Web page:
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Analyse the Major Changes That Have Taken Place in the Uk Civil Service over the Last Twenty Years

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'Analyse the major changes that have taken place in the

UK civil service over the last twenty years'

The civil service is very much the backbone of UK government, underpinning Britain's governmental system. This essay will aim to explain and analyse the changes in the civil service over the past twenty years, starting with an overview of just what the civil service is.

The civil service differ from the government and the ministers within it in that they are politically neutral and are permanent - they do not change when governments do. There are two types of civil servant, they being generalists and specialists. Generalists have the ability to adapt to the needs of different departments and often move from one department to another. Specialists on the other hand are just as the name suggests. They specialise in one area (department). They are unlikely to change departments through out their career, meaning there is little possibility for their careers to progress to the highest level of civil service.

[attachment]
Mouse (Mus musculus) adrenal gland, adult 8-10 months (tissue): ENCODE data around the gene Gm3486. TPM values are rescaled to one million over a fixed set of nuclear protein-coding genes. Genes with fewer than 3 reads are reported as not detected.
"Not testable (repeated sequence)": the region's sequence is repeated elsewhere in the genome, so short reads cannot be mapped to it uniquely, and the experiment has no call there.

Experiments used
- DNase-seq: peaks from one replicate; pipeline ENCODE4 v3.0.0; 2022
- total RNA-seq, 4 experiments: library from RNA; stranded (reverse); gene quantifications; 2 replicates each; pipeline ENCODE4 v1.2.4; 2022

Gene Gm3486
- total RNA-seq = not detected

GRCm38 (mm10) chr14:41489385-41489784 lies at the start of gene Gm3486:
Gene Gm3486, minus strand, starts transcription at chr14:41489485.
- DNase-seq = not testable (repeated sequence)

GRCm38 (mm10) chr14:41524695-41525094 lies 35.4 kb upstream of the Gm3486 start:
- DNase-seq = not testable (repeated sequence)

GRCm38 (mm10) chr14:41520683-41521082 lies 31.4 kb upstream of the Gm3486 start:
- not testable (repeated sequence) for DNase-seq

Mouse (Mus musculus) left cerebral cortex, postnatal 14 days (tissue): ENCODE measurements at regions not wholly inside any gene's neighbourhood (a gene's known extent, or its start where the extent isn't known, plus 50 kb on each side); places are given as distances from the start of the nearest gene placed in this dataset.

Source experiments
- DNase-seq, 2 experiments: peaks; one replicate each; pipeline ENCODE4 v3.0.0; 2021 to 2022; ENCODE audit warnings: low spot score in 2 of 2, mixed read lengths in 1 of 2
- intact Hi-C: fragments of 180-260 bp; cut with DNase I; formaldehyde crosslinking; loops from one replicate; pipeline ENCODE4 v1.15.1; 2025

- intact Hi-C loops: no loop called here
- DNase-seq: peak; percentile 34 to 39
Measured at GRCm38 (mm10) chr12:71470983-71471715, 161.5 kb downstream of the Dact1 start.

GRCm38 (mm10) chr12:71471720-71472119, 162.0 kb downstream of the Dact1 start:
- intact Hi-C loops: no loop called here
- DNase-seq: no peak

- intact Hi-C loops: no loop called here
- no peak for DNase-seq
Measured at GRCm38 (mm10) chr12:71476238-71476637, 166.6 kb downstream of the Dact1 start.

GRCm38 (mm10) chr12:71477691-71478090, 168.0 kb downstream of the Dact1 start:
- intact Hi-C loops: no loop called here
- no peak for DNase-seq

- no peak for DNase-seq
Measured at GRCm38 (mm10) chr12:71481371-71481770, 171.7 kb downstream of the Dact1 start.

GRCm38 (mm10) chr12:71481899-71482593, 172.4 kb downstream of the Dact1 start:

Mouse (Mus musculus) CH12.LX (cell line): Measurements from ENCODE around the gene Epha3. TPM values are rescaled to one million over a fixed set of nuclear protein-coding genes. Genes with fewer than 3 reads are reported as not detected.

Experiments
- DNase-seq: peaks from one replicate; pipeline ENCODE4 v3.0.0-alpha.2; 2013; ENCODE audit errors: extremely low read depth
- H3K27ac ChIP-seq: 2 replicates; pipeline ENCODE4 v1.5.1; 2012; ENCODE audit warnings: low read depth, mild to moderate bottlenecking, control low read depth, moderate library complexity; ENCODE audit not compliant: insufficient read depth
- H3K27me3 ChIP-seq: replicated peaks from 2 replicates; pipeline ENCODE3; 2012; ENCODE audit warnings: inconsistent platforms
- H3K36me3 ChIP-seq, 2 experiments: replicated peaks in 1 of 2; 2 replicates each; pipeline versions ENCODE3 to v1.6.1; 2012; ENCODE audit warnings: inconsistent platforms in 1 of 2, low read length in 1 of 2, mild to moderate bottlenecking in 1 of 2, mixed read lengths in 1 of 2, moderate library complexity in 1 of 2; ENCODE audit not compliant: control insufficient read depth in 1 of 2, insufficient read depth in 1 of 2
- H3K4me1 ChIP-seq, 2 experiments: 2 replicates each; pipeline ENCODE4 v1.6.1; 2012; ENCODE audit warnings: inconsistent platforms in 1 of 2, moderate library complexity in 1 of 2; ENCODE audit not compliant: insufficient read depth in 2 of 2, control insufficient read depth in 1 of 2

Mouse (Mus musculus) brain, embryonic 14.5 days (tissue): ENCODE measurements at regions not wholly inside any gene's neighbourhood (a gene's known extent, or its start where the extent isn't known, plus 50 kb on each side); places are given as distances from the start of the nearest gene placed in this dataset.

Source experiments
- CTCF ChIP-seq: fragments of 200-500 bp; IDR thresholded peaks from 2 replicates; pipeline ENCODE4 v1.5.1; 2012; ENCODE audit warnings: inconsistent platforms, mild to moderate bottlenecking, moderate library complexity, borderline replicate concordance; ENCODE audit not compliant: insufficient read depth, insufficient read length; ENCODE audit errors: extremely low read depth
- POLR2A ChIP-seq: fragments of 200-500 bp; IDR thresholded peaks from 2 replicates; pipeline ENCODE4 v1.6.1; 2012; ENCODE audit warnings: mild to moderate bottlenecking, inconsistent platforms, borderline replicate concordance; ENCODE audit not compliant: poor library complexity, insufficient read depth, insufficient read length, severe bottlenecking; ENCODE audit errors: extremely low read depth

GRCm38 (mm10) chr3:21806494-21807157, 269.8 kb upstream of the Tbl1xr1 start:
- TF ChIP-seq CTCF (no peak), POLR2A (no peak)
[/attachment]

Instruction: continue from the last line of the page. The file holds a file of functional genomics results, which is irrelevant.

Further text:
Most civil servants fit the stereo type of having been educated at public school, and of having been to Oxbridge, with this ringing true for the past twenty years. However, the last two decades has seen a shift in both the backgrounds of civil servants and the skills civil servants require. They now require in depth managerial skills, as well as the traditional mandarin skills that are associated with the job of being a civil servant, including managing political interference, political nous and a thorough knowledge of governmental and parliamentary processes(Dunleavy et al, 2000, Pg. 64).